Pulse the dry ingredients and lard until it looks like this, more or less no lard lumps bigger than a pea.

Texture with Lard Cut In

Put the mixture into a mixing bowl and pour a scant cup of plain yogurt on top (you can also use buttermilk, but this is what I had). Then mix it with a fork or spoon until the mixture comes together to make a shaggy dough that looks like this:

Shaggy Dough

If the mix is too dry to come together, add a tablespoon or two more yogurt.Dusting

Dust flour onto your kneading surface (John bought this handy skimmer that works really well for dusting). Dump your dough onto the surface and knead it no more than 10 times. To avoid handling the dough too much (and sticky fingers), you can use a bench scraper to fold the dough onto itself.

Layering Dough

I love the bench scraper. It also helps with cleaning the flour off of the counter later. Add a little more flour to the surface and your hands if the dough is too sticky.

Roll or flatten dough with your hands until it is about ¾ inch thick. The marble pastry roller stays cool (thanks for the tip, Beth!) and because it is heavy only requires a few strokes to get to the dough to the right thickness.

If you want biscuits that rise in the oven, cut them with a sharp, stiff, straight-sided biscuit cutter. Dip the cutter in flour and then push straight down on the dough with no twisting. I finally broke down and bought some good biscuit cutters at William Sonoma. Oh, and once a biscuit is cut, gently place it on the ungreased baking sheet – no shaping the biscuit to make it more round, or whatever, since that will gum up the sides and keep it from rising evenly. (I had a few biscuits that rose on one side and not other because I was too handsy.)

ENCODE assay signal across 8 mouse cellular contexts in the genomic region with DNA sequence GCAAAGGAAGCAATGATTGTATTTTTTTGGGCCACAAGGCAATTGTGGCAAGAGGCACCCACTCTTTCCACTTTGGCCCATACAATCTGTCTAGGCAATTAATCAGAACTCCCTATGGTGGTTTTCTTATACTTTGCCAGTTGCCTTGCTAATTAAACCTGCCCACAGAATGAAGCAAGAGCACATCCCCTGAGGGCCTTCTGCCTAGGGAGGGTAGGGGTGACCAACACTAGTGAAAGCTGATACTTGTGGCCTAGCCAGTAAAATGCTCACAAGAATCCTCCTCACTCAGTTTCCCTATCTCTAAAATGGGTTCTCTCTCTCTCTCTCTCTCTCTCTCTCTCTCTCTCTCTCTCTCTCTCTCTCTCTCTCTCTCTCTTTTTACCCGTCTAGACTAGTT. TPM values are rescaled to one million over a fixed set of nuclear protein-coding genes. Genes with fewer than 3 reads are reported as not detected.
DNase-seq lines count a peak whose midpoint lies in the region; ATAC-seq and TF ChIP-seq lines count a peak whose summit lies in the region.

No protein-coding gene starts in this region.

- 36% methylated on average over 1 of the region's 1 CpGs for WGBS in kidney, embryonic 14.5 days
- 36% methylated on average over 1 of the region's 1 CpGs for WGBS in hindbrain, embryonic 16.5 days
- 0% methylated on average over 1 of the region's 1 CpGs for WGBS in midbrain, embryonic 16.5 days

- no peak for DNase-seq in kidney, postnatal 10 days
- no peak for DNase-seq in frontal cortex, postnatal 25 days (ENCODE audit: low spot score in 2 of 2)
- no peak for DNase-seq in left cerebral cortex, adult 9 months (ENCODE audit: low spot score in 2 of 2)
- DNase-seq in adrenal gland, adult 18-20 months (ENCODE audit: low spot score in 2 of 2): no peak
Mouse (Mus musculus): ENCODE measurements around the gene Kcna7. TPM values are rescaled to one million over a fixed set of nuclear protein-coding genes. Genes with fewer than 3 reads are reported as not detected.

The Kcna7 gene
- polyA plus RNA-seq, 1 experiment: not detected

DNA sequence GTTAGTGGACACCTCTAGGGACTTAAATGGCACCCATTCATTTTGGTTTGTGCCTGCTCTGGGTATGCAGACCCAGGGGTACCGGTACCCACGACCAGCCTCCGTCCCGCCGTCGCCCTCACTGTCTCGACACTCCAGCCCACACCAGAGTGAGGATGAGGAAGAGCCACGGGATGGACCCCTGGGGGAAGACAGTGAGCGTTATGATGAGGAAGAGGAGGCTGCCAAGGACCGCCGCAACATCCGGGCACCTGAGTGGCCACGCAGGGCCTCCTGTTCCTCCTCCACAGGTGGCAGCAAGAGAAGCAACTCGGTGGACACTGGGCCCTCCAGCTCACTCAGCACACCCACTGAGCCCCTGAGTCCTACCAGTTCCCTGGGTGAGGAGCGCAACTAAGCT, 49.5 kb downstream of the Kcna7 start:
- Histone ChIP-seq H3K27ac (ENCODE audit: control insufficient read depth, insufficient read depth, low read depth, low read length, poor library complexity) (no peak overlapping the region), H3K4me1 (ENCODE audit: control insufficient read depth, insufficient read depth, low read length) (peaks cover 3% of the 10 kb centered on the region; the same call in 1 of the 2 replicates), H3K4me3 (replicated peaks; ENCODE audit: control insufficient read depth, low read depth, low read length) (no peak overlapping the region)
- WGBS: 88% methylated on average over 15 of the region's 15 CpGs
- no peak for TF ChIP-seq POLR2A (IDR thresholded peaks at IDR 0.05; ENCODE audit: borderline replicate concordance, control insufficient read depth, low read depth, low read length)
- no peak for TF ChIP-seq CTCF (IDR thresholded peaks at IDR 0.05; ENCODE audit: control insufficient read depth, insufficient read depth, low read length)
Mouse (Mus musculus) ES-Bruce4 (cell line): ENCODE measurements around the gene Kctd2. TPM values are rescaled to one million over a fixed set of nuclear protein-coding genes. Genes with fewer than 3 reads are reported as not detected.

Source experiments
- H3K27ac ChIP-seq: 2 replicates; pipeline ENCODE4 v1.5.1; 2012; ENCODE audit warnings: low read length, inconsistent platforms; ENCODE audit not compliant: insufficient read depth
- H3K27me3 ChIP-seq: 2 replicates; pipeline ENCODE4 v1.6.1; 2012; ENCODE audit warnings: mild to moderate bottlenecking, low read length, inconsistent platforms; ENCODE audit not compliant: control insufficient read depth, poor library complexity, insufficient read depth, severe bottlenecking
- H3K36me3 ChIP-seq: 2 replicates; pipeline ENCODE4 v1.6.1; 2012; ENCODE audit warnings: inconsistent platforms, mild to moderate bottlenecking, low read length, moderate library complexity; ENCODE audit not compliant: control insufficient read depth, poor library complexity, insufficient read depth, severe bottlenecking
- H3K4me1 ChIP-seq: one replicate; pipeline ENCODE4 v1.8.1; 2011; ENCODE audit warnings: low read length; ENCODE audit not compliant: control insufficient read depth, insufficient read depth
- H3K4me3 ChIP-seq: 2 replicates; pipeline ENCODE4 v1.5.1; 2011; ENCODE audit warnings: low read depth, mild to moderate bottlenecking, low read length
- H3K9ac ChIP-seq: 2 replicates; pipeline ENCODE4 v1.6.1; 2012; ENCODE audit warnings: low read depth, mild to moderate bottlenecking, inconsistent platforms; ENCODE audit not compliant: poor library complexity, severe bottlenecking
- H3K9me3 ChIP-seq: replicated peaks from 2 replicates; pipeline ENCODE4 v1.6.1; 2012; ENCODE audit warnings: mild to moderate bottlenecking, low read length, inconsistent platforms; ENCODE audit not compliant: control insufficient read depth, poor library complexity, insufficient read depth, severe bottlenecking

Brush the tops of the unbaked biscuits with milk or melted butter. I used melted butter this time. (John got me this silicone brush for Christmas and I love it – no more bristles on my food and MUCH easier to clean).

Brushing with butter

Pop those babies in the oven (middle rack) and don’t open the door until the tops are good and brown (ovens are different, so times are different). 8-10 minutes? While biscuits are baking, put together a mix of the dry ingredients and put them back in the refrigerator so they’ll be ready for next time.The finished biscuits should look something like this:

Biscuits

Nothing healthy about lard, but it sure made for some flake-tastic biscuits. Oh, and if you can, buy lard where people buy lard frequently so you know you are getting fresh stuff. Our nearby Hispanic grocery replenishes its stock often. My friends in Indy and in Arkansas shouldn’t have to worry too much about whether the lard at their stores is fresh. If you live in New England, you may want to check the date.

17
Dec
07

Claire’s Big Day

It was a big day for Claire.

She sat for her Christmas picture.
Cliche Pet with Santa Hat Photo

She went to her friend Barney’s to play.

Ready for Action

And play.

Claire and Barney

And play.

Claire and Barney

She wondered why were weren’t playing.Claire

Then she came home and ate a third of the birthday cake I made to give Karen at work (sorry, Karen). Evidently Claire’s tongue doubles as a surgical knife.

Claire's Leftovers

She had a nice rest in her crate while I yelled at her. She told herself over and over again, “it was worth it, it was worth it, it was worth it” and “man, that was a good day!”